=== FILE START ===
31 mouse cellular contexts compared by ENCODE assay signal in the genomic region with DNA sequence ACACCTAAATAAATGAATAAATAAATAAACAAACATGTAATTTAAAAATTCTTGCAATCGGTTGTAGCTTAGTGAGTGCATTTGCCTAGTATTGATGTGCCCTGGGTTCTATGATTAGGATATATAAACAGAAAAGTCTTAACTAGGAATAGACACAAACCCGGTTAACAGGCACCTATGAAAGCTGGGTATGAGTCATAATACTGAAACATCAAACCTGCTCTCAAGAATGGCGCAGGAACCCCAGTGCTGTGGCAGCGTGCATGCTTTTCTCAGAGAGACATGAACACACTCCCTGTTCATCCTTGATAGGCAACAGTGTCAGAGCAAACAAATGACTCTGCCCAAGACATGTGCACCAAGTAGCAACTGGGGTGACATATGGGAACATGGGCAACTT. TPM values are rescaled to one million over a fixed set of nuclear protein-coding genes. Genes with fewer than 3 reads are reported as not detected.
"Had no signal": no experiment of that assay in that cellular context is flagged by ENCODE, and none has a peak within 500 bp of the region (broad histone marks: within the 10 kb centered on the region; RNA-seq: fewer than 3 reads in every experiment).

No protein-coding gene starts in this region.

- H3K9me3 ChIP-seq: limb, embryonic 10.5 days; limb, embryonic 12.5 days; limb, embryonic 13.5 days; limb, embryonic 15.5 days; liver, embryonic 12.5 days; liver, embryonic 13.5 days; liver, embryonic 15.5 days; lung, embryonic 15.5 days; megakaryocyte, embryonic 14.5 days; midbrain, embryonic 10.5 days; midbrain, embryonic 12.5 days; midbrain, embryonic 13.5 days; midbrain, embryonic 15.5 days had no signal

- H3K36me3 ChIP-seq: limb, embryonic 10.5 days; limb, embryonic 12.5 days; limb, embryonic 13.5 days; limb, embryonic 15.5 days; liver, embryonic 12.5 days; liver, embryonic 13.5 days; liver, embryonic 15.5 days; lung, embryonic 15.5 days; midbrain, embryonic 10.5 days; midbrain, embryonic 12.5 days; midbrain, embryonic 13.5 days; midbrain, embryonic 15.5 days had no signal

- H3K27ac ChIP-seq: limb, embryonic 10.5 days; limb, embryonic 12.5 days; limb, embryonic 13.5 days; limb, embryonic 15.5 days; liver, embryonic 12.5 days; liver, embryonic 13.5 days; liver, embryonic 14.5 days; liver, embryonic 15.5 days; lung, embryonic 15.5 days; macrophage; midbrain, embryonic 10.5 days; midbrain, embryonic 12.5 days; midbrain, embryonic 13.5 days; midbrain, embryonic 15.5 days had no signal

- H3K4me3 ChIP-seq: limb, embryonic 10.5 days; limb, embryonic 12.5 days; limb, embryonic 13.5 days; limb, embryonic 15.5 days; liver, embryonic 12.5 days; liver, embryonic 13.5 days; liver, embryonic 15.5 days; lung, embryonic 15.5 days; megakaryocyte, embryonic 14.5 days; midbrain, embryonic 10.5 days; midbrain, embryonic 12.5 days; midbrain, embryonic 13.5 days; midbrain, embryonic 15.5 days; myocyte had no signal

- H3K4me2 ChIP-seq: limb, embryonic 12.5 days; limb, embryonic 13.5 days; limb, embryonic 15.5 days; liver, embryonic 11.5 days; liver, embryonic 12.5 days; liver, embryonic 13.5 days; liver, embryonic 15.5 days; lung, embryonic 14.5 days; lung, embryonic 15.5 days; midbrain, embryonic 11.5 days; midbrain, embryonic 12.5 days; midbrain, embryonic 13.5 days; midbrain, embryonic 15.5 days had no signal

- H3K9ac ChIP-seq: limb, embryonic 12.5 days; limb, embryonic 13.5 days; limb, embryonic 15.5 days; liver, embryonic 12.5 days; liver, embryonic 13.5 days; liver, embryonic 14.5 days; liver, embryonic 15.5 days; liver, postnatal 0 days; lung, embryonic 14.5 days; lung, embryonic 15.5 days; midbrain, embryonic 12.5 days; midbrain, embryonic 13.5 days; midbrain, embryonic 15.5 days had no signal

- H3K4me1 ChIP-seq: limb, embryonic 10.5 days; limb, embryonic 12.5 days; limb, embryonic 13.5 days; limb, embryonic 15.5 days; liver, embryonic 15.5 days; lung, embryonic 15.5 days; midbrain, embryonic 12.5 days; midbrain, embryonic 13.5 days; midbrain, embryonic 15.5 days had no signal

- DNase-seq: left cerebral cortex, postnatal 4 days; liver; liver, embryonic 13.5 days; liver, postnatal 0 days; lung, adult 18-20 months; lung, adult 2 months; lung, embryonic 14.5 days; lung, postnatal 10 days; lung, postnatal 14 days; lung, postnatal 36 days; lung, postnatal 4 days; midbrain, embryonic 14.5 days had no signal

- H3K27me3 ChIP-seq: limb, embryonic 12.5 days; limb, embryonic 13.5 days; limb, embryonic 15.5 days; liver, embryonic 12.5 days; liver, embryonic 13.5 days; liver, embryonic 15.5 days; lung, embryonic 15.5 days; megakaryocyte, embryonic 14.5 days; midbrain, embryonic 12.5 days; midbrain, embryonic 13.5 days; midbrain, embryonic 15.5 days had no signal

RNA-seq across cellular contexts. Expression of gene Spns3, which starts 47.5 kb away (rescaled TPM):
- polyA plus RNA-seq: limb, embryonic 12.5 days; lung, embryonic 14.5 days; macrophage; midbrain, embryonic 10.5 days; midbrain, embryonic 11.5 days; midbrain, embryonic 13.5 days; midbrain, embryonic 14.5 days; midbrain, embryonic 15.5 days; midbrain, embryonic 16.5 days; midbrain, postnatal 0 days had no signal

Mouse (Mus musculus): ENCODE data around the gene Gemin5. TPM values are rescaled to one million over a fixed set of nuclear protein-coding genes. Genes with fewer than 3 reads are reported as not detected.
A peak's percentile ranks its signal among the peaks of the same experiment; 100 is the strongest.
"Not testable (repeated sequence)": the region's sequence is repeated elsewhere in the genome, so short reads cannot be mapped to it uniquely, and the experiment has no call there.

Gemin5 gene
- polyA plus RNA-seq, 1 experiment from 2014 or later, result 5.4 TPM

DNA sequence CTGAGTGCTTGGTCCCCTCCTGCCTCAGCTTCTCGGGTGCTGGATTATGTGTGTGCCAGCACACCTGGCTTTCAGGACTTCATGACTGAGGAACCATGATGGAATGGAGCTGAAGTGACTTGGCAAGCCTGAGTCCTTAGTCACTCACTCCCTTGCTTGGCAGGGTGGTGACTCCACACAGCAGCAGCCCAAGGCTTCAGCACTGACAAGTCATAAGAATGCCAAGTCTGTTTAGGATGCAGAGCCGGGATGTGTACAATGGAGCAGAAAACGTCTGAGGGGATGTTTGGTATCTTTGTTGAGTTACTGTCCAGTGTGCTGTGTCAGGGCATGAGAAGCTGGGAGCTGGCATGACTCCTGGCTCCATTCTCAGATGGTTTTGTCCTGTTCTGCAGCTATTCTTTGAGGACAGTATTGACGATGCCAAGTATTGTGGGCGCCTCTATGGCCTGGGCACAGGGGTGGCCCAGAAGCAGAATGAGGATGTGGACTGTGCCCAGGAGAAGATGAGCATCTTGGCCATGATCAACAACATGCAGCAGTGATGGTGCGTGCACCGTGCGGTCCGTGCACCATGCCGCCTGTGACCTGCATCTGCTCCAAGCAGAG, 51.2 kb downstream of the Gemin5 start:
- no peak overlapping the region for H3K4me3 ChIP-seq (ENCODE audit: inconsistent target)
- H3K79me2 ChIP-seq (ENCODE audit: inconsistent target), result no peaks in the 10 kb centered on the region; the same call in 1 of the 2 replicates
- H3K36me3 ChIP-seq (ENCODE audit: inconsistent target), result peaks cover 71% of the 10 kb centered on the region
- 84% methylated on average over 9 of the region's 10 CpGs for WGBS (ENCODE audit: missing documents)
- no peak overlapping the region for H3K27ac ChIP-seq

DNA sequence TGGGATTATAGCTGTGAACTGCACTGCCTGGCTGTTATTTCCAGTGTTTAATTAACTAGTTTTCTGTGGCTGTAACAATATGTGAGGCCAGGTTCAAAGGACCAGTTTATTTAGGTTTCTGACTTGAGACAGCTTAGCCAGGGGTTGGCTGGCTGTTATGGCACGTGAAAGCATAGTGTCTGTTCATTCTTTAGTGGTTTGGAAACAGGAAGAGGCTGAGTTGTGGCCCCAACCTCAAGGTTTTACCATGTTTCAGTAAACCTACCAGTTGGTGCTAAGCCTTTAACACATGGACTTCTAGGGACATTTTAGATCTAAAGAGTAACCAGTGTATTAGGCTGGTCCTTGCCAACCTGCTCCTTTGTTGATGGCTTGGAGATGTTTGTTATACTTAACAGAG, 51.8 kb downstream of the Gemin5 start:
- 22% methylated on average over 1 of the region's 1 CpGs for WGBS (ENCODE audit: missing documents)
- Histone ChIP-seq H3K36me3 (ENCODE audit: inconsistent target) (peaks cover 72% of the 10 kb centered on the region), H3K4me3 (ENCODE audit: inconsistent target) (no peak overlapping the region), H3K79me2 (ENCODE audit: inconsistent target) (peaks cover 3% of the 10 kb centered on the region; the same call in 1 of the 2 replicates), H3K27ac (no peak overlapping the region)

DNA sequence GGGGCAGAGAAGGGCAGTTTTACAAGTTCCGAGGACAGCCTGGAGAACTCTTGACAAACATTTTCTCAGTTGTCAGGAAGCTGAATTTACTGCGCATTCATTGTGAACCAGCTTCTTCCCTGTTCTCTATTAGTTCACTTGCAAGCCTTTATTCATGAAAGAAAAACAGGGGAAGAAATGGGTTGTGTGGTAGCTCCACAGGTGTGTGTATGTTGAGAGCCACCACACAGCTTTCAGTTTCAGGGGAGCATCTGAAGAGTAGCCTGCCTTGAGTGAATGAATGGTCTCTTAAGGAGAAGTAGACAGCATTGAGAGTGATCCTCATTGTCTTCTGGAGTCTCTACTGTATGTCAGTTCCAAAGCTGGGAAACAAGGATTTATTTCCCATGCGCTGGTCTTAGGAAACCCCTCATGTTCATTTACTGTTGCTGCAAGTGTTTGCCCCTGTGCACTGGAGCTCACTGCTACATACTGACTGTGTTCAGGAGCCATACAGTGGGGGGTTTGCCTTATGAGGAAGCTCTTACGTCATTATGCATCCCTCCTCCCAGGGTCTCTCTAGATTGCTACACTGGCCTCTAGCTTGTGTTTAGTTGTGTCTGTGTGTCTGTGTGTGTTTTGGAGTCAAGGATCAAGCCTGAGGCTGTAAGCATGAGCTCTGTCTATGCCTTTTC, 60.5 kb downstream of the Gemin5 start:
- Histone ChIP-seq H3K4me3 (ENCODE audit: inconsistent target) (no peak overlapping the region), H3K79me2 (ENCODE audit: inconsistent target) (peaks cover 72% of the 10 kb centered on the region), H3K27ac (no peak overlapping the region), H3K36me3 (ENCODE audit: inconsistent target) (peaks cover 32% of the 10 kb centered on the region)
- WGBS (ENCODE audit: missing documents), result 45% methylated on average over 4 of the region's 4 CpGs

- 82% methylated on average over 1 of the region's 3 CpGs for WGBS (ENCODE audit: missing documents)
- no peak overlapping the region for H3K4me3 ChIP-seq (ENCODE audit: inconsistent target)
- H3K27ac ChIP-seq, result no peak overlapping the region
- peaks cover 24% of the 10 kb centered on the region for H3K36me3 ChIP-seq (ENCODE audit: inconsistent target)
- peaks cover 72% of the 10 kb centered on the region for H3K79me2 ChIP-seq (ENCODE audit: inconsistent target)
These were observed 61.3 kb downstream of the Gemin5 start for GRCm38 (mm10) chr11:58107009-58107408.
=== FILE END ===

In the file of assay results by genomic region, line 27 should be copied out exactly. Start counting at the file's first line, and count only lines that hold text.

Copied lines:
- 22% methylated on average over 1 of the region's 1 CpGs for WGBS (ENCODE audit: missing documents)